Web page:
Tags: MarketWatch | Arends | Stocks | Overvalued

MarketWatch's Arends: Stocks May Be Most Overvalued in History

Monday, 11 Aug 2014 07:25 AM

By Dan Weil

Many analysts say the stock market may be overvalued, but certainly not as much as in 1999-2000.

MarketWatch columnist Brett Arends isn't so sure. Stocks may now be more overvalued than ever before, he writes.

Joachim Klement of Wellershoff & Partners examined the biggest 1,500 stocks by market value for Arends and found that the median stock has a price-to-earnings ratio of 20 times, compared with 16 times in January 2000.

Editor’s Note: New Warning - Stocks on Verge of Major Collapse

The median stock currently trades at 2.5 times book value, compared to 2.2 times back then. The median stock also now trades at 1.8 times revenue-per-share, up from 1.4 times.

Dividend yields represent the only metric showing the median stock is less overvalued now than in 2000, Arends says. That yield is now 1.3 percent, up from 0.8 percent in 2000.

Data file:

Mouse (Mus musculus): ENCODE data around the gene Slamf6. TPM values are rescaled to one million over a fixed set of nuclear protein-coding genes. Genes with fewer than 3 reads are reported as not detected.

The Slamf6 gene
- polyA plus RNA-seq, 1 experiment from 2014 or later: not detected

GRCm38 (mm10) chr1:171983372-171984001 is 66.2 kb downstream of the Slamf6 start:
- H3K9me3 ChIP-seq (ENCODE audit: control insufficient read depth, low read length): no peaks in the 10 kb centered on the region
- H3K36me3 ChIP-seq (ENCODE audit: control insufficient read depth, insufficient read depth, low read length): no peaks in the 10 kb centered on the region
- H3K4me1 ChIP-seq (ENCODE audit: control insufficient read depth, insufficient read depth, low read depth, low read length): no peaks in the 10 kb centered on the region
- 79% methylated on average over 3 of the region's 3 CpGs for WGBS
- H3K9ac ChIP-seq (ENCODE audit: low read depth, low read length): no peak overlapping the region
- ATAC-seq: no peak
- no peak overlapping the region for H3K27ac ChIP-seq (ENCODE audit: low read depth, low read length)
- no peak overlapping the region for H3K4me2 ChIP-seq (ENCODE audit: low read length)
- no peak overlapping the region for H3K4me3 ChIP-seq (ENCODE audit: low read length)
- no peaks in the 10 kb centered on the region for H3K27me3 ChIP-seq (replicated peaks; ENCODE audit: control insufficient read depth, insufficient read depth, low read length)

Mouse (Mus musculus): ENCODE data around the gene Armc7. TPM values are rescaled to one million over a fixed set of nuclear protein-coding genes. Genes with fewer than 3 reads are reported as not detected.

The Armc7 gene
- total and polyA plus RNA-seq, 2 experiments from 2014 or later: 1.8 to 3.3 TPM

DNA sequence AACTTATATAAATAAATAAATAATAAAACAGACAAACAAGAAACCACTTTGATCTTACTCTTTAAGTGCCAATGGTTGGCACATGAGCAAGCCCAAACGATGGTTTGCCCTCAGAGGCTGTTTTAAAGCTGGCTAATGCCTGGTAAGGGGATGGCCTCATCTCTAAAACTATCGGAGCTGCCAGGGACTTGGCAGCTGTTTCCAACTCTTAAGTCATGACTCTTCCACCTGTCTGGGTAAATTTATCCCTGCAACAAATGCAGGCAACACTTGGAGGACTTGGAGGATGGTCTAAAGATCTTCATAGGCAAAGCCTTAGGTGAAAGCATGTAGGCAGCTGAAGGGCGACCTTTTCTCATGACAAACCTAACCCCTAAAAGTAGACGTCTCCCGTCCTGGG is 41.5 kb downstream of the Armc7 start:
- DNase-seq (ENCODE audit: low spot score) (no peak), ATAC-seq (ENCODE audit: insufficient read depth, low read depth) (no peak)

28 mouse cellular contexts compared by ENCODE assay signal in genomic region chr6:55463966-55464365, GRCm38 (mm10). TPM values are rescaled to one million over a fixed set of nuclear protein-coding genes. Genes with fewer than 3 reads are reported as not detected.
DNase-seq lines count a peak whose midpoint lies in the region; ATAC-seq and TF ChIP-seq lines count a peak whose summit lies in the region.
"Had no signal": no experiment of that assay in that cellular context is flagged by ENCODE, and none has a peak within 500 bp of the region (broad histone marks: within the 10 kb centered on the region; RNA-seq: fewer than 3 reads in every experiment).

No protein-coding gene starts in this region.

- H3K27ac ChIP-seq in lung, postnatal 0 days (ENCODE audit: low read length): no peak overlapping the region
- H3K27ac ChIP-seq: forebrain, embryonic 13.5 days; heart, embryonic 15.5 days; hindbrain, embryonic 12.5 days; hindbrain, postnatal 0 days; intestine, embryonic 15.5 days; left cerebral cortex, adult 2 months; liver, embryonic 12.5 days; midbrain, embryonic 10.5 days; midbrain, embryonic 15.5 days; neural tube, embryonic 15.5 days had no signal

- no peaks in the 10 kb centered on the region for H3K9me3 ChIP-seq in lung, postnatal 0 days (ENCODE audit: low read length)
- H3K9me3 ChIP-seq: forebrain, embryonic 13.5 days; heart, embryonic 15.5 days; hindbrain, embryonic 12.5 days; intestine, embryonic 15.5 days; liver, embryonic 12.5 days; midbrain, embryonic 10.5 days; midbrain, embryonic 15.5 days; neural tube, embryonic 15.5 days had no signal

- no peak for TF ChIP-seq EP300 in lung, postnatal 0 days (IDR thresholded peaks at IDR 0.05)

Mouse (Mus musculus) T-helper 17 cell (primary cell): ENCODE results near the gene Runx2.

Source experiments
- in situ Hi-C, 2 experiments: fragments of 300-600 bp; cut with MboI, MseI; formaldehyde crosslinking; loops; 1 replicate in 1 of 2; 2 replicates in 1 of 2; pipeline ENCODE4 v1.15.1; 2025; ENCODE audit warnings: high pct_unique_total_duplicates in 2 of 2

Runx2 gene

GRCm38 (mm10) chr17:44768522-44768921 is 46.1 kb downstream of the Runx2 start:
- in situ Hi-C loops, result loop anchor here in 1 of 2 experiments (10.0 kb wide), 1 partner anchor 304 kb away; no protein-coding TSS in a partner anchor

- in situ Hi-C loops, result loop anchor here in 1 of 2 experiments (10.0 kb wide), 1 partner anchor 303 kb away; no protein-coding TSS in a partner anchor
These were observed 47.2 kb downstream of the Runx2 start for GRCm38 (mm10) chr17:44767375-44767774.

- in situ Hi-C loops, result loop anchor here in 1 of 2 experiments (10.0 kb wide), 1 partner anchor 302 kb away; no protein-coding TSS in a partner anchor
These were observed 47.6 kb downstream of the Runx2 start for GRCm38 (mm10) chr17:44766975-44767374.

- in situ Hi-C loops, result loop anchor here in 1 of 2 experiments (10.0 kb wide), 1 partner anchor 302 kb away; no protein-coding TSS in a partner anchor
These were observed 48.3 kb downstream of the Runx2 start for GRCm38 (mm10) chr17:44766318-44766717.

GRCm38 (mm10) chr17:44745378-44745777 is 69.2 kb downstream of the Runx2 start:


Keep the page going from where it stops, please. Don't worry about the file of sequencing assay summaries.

"There are some caveats," he writes. "Each individual measure is subject to a lot of variability and noise." In addition, Klement's data may be influenced by survivorship bias. He only studied today's top 1,500 stocks, excluding some that have slipped since 2000.

Retail investors appear to be worried about the market.

The American Association of Individual Investors survey of its members for the week ended August 6 show that 38.2 percent of them have a bearish view of the stock market for the next six months. That's the highest level since last August 22 and is up from 31.1 percent a week ago.

It "suggests some investors believe the market's upward momentum is being interrupted," Charles Rotblut, vice president of the association, said in a statement.

Editor’s Note: New Warning - Stocks on Verge of Major Collapse

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